protocols to ensure that the patient is taken to the optimal facility given the severity and nature of the illness or injury, the status of the various care facilities, and the travel times involved. Ideally, this decision should take into account a number of complex and fluctuating factors, such as hospital ED closures and diversions and traffic congestion that hinders transport times for the EMS unit (The SAFECOM Project, 2004).
In addition to using ambulance units and the EMS system to direct patients to the optimum location for emergency and trauma care, hospital emergency and trauma care designations should be posted prominently to improve patients’ self-triage decisions. Such postings can educate the public about the types of emergency services available in their community and enable patients who are not using EMS to direct themselves to the optimal facility.
Fostering accountability is perhaps the most important of the committee’s three goals because it is necessary to achieve the other two. Lack of accountability has contributed to the failure of the emergency and trauma care system to adopt needed changes in the past. Without accountability, participants in the system need not accept responsibility for their failures and can avoid making changes necessary to avoid them in the future.
Accountability has failed to take hold in EMS systems because responsibility is dispersed across many different components of the system; thus it is difficult for policy makers to determine when a system breakdown occurs, much less where it is located or how it can be adequately addressed. EMS diversion is a good example. When a city recognizes it has an unacceptably high frequency of diversions, the locus of responsibility for the problem remains unclear. EMS can blame the ED for crowded conditions and excessively long off-loading times; EDs can blame their hospital for not transporting admitted patients to inpatient units promptly; hospitals can blame on-call specialists or the discharging physician, as well as long-term care facilities that are unwilling to take additional referrals; and all players in the system can blame the state public health department for inadequate funding of community-based alternatives or community physicians for failing to manage their patients adequately so as to keep them out of the ED.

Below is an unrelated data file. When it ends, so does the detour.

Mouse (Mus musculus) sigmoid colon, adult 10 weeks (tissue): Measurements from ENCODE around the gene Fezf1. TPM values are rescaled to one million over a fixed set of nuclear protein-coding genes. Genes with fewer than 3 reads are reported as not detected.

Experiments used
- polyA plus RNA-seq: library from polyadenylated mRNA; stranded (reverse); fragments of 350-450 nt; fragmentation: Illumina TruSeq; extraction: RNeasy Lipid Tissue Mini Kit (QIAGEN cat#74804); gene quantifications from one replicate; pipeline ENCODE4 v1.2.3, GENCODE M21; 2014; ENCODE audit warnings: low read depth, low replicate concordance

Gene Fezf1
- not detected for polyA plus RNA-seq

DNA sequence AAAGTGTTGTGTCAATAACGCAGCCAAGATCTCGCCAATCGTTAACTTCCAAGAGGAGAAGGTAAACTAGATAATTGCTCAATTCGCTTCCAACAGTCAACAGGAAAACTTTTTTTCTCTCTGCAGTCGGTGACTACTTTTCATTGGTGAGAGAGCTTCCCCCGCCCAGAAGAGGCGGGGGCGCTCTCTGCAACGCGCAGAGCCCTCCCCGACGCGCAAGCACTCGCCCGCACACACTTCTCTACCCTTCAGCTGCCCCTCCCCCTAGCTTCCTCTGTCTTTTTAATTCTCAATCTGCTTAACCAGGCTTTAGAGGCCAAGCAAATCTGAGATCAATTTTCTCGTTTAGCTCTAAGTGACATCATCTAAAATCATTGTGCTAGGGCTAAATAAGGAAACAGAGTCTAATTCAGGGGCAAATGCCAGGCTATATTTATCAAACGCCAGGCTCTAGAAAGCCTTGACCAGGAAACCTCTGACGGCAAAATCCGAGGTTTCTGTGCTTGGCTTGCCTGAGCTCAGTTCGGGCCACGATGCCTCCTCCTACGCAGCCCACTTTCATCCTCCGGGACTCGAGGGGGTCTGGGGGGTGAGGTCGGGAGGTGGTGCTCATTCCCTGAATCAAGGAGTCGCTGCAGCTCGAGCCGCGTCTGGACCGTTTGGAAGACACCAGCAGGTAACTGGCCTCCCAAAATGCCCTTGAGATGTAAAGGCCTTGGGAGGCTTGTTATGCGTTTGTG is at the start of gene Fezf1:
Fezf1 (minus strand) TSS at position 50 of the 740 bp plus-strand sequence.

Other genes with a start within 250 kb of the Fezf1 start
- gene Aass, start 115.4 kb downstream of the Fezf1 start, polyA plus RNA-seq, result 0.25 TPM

The unpredictable and infrequent nature of emergency and trauma care contributes to the lack of accountability. Most people have limited exposure to the emergency and trauma care system and consider it unlikely that they will ever require an ambulance transport. Consequently, public awareness of specific problem areas in the system is limited. In fact, however, Americans visit EDs more than 114 million times a year, and more than 16 million of these visits involve transport by ambulance (Burt et al., 2006).